I cannot easily alienate myself from the experience of the country. Each time I talk to you on this forum, I reflect on how I had walked hand in hand and shoulder to shoulder with this great country. You may wish to doubt my assertion, but being the son of Justice Chukwudifu Oputa has created that symbiotic relationship between my plights and the plights of the nation. I see myself passing through the same setback that the entire nation passed through. My experience through the thick-darkness of the night can best be likened to the years of Nigeria through darkness. A glimpse into our political history will tell you that the controversy I went through in the dark years is quite similar to the nation's controversy.

While I was battling with my career crisis, the agreement and disagreement between my choice and the choice of my family, heavy fever gripped the nation as regards the success of its bloodless independence. Tension emerged between the North and the South over power control at independence. This power struggle was imminent due to the federal structure that was created by those selfish and incompetent colonialists. The battle of the country since then has been the battle of how to break away from the colonial structure; isn't it similar to my battle on how to break out of family restriction? It is, of course, in this battle for self-independence and realisation like my country Nigeria, I embarked on this terrible night journey. It was such a terrible journey full of both positive and negative experience, but as it stands now, all disadvantages have been turned advantages. But is it the same with my dear country Nigeria? Wait a minute. We are heading to a place.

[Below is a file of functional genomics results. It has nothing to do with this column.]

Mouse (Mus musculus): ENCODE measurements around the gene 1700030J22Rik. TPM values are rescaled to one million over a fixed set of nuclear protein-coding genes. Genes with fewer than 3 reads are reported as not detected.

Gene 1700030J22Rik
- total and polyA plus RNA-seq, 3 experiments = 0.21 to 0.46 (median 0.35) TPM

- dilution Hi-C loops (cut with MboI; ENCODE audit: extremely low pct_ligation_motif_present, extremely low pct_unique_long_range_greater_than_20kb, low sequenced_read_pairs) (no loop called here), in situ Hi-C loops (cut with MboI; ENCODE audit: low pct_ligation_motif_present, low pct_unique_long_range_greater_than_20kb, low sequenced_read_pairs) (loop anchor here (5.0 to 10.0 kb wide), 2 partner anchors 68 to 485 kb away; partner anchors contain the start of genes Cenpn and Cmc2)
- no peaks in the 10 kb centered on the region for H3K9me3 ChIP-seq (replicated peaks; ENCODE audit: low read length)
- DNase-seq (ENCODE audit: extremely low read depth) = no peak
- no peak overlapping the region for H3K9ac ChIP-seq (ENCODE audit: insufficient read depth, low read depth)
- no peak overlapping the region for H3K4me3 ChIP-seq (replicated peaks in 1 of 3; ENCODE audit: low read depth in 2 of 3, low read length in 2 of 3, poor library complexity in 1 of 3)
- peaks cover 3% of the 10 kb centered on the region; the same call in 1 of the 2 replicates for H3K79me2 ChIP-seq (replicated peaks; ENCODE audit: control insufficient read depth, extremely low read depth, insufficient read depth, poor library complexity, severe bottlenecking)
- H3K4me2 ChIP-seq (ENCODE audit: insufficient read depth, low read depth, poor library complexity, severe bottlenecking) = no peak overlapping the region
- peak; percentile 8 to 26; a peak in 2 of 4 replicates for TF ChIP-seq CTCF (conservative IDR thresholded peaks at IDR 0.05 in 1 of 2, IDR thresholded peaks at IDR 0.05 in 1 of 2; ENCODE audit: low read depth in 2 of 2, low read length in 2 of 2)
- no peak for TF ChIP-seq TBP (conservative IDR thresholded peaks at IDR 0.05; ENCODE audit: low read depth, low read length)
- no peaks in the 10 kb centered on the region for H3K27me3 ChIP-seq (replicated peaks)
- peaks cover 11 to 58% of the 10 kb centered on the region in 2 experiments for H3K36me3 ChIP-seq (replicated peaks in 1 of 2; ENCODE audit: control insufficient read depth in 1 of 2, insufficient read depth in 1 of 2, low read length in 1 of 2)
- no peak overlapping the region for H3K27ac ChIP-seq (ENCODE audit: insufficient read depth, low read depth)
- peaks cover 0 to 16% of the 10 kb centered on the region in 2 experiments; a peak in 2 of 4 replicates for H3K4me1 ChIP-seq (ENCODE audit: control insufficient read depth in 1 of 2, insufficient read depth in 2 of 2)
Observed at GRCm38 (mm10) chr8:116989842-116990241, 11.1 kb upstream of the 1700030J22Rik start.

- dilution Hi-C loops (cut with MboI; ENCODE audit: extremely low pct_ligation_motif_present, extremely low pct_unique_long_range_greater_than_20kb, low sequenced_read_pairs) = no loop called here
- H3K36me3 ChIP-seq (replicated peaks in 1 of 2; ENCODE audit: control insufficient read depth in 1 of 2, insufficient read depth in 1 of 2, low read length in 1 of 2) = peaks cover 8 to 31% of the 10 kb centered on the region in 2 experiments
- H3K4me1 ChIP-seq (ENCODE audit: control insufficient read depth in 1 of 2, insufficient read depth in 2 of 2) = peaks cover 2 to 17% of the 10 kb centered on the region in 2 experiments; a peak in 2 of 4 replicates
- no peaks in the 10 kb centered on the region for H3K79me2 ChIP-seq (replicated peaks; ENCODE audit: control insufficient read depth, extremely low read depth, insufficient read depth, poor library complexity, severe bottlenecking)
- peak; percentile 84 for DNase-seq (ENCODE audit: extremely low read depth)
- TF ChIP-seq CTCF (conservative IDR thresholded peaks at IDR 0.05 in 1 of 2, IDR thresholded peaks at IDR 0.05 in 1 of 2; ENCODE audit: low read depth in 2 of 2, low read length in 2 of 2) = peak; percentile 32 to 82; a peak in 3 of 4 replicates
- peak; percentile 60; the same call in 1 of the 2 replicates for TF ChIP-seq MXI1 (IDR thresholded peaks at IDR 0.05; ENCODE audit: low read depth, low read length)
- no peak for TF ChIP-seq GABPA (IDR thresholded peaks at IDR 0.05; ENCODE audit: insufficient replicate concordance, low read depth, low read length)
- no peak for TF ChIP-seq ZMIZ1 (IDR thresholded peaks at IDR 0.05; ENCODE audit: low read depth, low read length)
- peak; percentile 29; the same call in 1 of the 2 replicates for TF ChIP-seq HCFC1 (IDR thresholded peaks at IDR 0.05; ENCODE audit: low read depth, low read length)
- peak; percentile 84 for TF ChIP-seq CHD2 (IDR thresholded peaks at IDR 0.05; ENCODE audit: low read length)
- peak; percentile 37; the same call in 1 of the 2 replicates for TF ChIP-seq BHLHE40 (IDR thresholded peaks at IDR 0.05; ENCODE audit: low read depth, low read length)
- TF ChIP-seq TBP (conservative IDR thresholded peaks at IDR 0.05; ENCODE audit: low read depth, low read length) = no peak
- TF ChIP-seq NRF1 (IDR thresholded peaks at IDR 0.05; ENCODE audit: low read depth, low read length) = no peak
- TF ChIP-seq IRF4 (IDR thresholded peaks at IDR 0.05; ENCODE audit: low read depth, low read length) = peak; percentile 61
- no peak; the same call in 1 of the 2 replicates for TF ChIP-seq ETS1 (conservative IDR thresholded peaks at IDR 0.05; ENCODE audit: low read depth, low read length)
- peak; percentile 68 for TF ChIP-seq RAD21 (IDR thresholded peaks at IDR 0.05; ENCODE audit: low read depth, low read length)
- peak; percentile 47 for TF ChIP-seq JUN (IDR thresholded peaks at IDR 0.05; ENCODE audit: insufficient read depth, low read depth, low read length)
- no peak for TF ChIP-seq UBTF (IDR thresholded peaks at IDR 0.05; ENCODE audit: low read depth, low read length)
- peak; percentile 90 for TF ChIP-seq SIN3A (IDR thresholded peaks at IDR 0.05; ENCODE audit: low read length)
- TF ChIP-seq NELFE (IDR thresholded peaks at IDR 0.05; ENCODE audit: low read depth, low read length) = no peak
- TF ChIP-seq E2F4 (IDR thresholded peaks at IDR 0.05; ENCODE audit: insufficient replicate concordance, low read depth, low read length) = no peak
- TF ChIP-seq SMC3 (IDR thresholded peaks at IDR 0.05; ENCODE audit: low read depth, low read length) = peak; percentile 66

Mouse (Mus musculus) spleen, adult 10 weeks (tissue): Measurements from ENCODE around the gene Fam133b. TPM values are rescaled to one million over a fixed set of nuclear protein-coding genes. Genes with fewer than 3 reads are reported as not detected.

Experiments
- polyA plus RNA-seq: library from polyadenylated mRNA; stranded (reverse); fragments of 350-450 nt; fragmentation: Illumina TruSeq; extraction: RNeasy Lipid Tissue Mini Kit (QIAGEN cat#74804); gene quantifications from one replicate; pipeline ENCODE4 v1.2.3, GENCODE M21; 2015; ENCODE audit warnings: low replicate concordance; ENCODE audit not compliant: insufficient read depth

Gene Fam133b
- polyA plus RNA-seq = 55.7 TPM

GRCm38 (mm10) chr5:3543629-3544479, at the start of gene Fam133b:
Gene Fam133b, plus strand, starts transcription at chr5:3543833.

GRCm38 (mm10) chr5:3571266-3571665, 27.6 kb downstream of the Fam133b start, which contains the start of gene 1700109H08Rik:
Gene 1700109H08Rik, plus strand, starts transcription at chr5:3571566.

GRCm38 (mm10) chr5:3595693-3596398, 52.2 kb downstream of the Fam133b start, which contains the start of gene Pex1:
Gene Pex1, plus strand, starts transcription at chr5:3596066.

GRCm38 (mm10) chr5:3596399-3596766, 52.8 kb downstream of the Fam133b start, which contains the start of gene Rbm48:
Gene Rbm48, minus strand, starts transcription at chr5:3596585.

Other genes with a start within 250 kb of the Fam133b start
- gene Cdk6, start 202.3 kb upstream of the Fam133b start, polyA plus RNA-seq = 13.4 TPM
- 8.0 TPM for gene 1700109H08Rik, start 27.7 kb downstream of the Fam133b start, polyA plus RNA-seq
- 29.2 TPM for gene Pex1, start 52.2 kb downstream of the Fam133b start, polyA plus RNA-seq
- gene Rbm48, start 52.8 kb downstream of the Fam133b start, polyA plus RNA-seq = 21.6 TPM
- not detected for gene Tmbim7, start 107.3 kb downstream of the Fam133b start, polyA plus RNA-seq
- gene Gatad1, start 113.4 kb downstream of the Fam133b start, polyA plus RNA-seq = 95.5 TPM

When I began my endless tower, controversy emerged and people began to look at my effort as frivolous and unreasonable. But while I had my hands and my heart crossed, I continued my journey towards the peak of the tower that I envisioned through the night. This is equally not too different from the Nigeria we have been trying to build even in the midst of rot and corruption. The hope of the ordinary man was dashed at a point due to the messy state of things in the country. My battle through the night cannot be totally separated from the Nigerian battle for integrity, transparency and accountability within its public service. May I be banished from your world for asserting that the announced motive behind the 1966 coup led by Major Chuckwuma Nzogwu was our yearning to 'rid the country of irresponsible politicians, incompetent and corrupt bureaucrats and to restore decency and accountability to the Nigerian public service. Will I be wrong to say that Brigadier Sani Abacha and his equals claimed they were 'duty-bound to seize power from the President Shagari's government to save Nigeria from unbridled corruption, ineptitude and extravagance that had characterized both the federal and state governments as at then? Will I be wrong to say that General Abdulsalami Abubakar stepped into the shoes of Abacha to clear the mess and clear the road to democracy? Will I be making any sense to affirm that the June 12 presidential election was annulled to restore peace and create justice and equity in the land? It doesn't really matter the evil intents, but what matters most is that the election was annulled for the good of the people as claimed. I would rather not say that the Obasanjo's administration was the beginning of an epoch for us because you will prefer to put my assertion to question, but the obvious truth is that we are not oblivious of the fact that Jonathan is a product of 'Baba' and with Jonathan, it appears the darkness is over and we are finally out of the night. Can you still see night and darkness hovering around us? Tell me now before May 29.